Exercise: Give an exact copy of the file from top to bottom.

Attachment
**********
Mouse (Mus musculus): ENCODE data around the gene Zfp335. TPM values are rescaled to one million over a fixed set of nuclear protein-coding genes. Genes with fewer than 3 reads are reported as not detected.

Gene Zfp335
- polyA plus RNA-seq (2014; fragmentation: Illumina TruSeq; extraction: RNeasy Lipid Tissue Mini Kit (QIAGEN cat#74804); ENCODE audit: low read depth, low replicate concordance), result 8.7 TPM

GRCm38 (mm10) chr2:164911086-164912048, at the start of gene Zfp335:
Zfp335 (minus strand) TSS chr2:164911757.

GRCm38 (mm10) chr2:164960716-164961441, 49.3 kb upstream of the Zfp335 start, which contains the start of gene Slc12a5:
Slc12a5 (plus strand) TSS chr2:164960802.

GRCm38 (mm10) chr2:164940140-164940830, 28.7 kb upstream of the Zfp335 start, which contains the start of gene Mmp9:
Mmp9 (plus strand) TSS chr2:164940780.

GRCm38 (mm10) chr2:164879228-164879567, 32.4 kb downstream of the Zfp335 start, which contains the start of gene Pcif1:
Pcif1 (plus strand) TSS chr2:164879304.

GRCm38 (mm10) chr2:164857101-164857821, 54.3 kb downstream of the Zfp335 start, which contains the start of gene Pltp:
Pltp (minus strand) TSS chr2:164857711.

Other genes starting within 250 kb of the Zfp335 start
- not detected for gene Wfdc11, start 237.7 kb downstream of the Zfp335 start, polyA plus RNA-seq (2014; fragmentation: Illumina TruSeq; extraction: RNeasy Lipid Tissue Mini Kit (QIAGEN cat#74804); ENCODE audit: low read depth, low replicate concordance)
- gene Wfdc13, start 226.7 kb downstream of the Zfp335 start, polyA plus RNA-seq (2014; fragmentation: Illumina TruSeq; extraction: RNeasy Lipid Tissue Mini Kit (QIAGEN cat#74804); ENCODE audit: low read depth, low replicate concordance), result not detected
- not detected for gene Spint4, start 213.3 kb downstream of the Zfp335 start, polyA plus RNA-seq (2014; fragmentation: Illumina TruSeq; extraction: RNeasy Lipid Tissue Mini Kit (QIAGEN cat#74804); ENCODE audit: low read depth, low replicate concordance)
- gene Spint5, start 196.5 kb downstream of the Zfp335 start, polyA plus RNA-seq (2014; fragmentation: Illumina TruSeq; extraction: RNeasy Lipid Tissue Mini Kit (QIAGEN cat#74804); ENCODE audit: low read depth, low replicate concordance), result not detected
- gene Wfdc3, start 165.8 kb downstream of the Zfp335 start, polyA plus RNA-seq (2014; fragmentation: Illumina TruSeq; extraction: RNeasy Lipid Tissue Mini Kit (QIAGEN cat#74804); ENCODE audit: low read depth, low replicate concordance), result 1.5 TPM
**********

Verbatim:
Mouse (Mus musculus): ENCODE data around the gene Zfp335. TPM values are rescaled to one million over a fixed set of nuclear protein-coding genes. Genes with fewer than 3 reads are reported as not detected.

Gene Zfp335
- polyA plus RNA-seq (2014; fragmentation: Illumina TruSeq; extraction: RNeasy Lipid Tissue Mini Kit (QIAGEN cat#74804); ENCODE audit: low read depth, low replicate concordance), result 8.7 TPM

GRCm38 (mm10) chr2:164911086-164912048, at the start of gene Zfp335:
Zfp335 (minus strand) TSS chr2:164911757.

GRCm38 (mm10) chr2:164960716-164961441, 49.3 kb upstream of the Zfp335 start, which contains the start of gene Slc12a5:
Slc12a5 (plus strand) TSS chr2:164960802.

GRCm38 (mm10) chr2:164940140-164940830, 28.7 kb upstream of the Zfp335 start, which contains the start of gene Mmp9:
Mmp9 (plus strand) TSS chr2:164940780.

GRCm38 (mm10) chr2:164879228-164879567, 32.4 kb downstream of the Zfp335 start, which contains the start of gene Pcif1:
Pcif1 (plus strand) TSS chr2:164879304.

GRCm38 (mm10) chr2:164857101-164857821, 54.3 kb downstream of the Zfp335 start, which contains the start of gene Pltp:
Pltp (minus strand) TSS chr2:164857711.

Other genes starting within 250 kb of the Zfp335 start
- not detected for gene Wfdc11, start 237.7 kb downstream of the Zfp335 start, polyA plus RNA-seq (2014; fragmentation: Illumina TruSeq; extraction: RNeasy Lipid Tissue Mini Kit (QIAGEN cat#74804); ENCODE audit: low read depth, low replicate concordance)
- gene Wfdc13, start 226.7 kb downstream of the Zfp335 start, polyA plus RNA-seq (2014; fragmentation: Illumina TruSeq; extraction: RNeasy Lipid Tissue Mini Kit (QIAGEN cat#74804); ENCODE audit: low read depth, low replicate concordance), result not detected
- not detected for gene Spint4, start 213.3 kb downstream of the Zfp335 start, polyA plus RNA-seq (2014; fragmentation: Illumina TruSeq; extraction: RNeasy Lipid Tissue Mini Kit (QIAGEN cat#74804); ENCODE audit: low read depth, low replicate concordance)
- gene Spint5, start 196.5 kb downstream of the Zfp335 start, polyA plus RNA-seq (2014; fragmentation: Illumina TruSeq; extraction: RNeasy Lipid Tissue Mini Kit (QIAGEN cat#74804); ENCODE audit: low read depth, low replicate concordance), result not detected
- gene Wfdc3, start 165.8 kb downstream of the Zfp335 start, polyA plus RNA-seq (2014; fragmentation: Illumina TruSeq; extraction: RNeasy Lipid Tissue Mini Kit (QIAGEN cat#74804); ENCODE audit: low read depth, low replicate concordance), result 1.5 TPM